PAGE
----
For the first time we really featured. Okay, we finished third at Lime Rock, but the Acuras were in a different league - we were about two and a half, three minutes behind. Whereas after two hours at Laguna, we were actually only about 10s behind the leaders, so that just shows the difference in performance.

Q. What was the problem that took you out of contention in the end?

JM: A wire rubbed on the chassis and shorted out the power steering. It was assisting in one direction, and not the other, so when Stefan came into the pits and let go of the steering wheel, it actually turned to the right on its own. Obviously it was undriveable.

I genuinely thought we were going to finish second overall as a minimum, because we were comfortably ahead of the Fernandez car, and although that's quick on a clear lap, it's the only car that's slower than us on the straight, so that was the one car I thought we could comfortably stay ahead of.

Q. Why did the team miss Petit Le Mans?

JM: We missed Petit for the simple reason that we wanted to get the car back, because the car's been flown backwards and forwards across the Atlantic about six times this year so Zytek could work on the hybrid side - it's never turned a wheel on a track in America other than at the race weekends. The team wanted to get the car back and get the crew working on it to actually understand it, because it's completely new to them as well.

That was one of the reasons why we missed Petit, and looking back that was a great decision. Not just because Petit was a bloody washout, but because we got the car to Laguna and although we had a small fuel pressure problem, I could feel straight away that the car was all sorted and a strong package.

shares
comments
Corsa hybrid 'vindicated' by Laguna

Previous article

Corsa hybrid 'vindicated' by Laguna

Next article

British hillclimb legend Roy Lane dies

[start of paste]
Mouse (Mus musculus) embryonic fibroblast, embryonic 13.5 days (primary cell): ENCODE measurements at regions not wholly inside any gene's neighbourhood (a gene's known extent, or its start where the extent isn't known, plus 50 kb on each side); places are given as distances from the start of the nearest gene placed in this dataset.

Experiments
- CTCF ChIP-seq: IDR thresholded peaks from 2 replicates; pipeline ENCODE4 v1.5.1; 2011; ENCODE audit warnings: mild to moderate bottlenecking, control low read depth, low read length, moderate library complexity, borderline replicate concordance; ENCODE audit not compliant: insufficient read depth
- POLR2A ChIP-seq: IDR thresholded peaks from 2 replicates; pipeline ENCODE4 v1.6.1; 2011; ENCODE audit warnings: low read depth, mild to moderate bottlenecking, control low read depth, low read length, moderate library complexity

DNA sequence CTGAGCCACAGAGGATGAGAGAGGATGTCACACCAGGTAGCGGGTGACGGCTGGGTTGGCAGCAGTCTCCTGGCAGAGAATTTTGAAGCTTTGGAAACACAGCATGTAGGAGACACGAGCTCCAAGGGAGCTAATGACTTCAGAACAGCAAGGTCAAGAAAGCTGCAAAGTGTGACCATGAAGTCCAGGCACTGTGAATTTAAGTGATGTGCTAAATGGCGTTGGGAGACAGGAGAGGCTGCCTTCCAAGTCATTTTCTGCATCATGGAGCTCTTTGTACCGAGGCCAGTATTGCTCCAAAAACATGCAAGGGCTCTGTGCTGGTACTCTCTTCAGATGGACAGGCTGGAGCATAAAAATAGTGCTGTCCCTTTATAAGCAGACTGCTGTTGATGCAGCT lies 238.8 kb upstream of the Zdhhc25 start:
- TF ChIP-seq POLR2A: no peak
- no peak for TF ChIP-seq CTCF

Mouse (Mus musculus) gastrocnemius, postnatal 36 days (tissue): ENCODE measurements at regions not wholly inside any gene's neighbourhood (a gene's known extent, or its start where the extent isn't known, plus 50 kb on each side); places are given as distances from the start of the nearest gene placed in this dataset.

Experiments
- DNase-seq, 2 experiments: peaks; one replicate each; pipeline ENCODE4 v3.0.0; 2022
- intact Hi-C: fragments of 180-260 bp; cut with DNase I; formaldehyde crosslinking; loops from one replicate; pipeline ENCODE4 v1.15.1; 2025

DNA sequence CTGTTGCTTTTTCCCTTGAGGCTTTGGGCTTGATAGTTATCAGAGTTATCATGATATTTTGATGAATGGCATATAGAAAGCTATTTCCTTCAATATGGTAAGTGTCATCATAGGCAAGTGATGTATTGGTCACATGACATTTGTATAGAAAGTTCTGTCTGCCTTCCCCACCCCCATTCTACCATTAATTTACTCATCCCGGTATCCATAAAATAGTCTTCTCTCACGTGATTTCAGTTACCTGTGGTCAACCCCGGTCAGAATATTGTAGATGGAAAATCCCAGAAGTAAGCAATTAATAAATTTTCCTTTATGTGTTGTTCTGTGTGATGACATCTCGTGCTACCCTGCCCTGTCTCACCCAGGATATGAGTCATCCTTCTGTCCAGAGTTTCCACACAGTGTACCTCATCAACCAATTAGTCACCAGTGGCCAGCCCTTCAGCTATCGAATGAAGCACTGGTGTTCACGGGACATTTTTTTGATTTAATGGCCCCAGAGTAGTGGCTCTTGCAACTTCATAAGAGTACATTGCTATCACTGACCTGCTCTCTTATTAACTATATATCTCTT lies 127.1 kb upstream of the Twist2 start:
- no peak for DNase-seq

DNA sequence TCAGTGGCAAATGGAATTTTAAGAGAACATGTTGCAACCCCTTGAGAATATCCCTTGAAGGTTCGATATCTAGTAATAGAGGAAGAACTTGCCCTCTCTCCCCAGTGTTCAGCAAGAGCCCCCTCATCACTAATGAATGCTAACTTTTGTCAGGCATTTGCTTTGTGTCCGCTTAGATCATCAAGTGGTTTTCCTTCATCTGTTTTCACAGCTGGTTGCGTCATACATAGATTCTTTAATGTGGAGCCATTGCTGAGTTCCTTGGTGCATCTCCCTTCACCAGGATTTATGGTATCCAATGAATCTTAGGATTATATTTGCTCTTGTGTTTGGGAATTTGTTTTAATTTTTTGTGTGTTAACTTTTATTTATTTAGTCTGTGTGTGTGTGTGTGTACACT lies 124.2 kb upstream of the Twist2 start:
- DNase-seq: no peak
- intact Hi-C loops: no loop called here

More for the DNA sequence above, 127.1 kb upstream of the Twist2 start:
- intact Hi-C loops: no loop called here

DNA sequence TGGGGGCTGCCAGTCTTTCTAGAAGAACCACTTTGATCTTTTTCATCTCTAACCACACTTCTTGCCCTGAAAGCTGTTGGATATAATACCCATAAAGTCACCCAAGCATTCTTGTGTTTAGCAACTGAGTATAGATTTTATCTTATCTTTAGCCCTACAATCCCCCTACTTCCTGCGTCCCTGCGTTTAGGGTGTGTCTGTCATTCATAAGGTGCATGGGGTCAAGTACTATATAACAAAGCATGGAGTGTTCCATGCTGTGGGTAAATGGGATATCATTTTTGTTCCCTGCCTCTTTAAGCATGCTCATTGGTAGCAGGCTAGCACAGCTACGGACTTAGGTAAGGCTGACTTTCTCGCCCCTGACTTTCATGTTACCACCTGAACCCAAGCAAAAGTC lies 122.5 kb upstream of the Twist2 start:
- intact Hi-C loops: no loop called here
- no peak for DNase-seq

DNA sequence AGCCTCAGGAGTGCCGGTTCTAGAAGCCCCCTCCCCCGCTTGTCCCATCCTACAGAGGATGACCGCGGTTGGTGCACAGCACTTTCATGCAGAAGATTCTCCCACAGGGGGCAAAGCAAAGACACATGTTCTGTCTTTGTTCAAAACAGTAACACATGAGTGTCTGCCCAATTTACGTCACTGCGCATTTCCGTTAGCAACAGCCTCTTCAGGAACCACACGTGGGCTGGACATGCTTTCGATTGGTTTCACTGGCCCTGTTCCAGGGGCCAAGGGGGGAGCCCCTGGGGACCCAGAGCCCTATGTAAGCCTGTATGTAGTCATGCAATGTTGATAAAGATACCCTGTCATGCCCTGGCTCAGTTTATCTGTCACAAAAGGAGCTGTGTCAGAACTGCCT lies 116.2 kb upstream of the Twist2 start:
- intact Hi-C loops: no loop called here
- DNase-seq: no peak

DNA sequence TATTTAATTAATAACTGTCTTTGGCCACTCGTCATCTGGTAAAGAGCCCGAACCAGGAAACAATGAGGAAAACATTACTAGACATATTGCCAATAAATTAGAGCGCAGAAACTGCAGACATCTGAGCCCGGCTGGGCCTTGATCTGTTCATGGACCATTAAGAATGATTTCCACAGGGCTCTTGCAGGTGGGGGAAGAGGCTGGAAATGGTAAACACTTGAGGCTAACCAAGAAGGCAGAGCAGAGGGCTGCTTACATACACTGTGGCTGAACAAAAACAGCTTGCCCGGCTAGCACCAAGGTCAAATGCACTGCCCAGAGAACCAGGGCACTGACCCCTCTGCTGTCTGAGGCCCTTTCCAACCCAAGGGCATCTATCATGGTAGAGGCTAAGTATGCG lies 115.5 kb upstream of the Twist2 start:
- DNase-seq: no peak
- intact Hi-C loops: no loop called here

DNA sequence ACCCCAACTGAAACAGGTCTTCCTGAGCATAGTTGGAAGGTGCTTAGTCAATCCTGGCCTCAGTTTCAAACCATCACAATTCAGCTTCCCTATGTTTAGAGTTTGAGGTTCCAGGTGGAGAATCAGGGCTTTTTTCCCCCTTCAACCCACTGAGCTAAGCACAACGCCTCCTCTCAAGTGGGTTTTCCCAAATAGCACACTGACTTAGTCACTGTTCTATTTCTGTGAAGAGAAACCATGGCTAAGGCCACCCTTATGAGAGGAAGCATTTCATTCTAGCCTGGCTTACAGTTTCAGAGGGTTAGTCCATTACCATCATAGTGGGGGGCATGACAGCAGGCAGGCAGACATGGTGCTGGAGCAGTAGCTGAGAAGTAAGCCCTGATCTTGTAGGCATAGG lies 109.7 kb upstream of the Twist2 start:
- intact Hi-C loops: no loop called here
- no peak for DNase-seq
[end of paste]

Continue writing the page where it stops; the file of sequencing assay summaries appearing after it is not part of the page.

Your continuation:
British hillclimb legend Roy Lane dies
Load comments
The one-time Schumacher rival rebooting his career Down Under Plus

The one-time Schumacher rival rebooting his career Down Under

Joey Mawson made waves in the middle of the last decade, beating future Haas Formula 1 driver Mick Schumacher - among other highly-rated talents - to the 2016 German F4 title. A run in F1's feeder GP3 category only caused his career to stall, but now back in Australia Mawson's S5000 title success has set that to rights

General
May 8, 2021
The lesson football’s would-be wreckers could learn from racing Plus

The lesson football’s would-be wreckers could learn from racing

OPINION: The greed-driven push for a European Super League that threatened to tear football apart is collapsing at the seams. Motor racing's equivalent, the football-themed Superleague Formula series of 2008-11, was everything that the proposed ESL never could be

General
Apr 21, 2021
The F1 and Indy 'nearly man' that found contentment in Japan Plus

The F1 and Indy 'nearly man' that found contentment in Japan

Having had the door to F1 slammed in his face and come within three laps of winning the Indianapolis 500, the collapse of a Peugeot LMP1 shot meant Japan was Bertrand Baguette's last chance of a career. But it's one which he has grasped with both hands

General
Feb 27, 2021
The female all-rounder who arrived "too early" Plus

The female all-rounder who arrived "too early"

From Formula 3 to truck racing, Dakar and EuroNASCAR via a winning stint in the DTM, there's not much Ellen Lohr hasn't seen in a stellar racing career that highlights the merit in being a generalist. But she believes her career came too early...

General
Feb 17, 2021
How Radical's latest machines fare on track Plus

How Radical's latest machines fare on track

The lightweight sportscar manufacturer has not rewritten the rulebook with its latest machines, but the new SR3 XX and SR10 still provide a step forward on its previous successful models

General
Feb 8, 2021
The real-life racing rogues stranger than fiction Plus

The real-life racing rogues stranger than fiction

The forthcoming Netflix film linking the world of underworld crime and motorsport plays on a theme that isn't exactly new. Over the years, several shady figures have attempted to make it in racing before their dubious dealings caught up with them

General
Jan 31, 2021
How a GP is thriving in a COVID-free territory Plus

How a GP is thriving in a COVID-free territory

The New Zealand Grand Prix's mix of rising talent and big-name stars thrilled the crowds (yes, remember crowds?) assembled for the Toyota Racing Series meeting at Hampton Downs last weekend and left distant observers craving a repeat

General
Jan 26, 2021
How a much-changed Macau GP kept the party going Plus

How a much-changed Macau GP kept the party going

OPINION: The 67th edition of the Macau Grand Prix might have been a largely muted affair to the outside world without its international influx and star line-ups, another victim to the COVID-19 pandemic, but organisers deserve huge credit for keeping the party going

General
Nov 24, 2020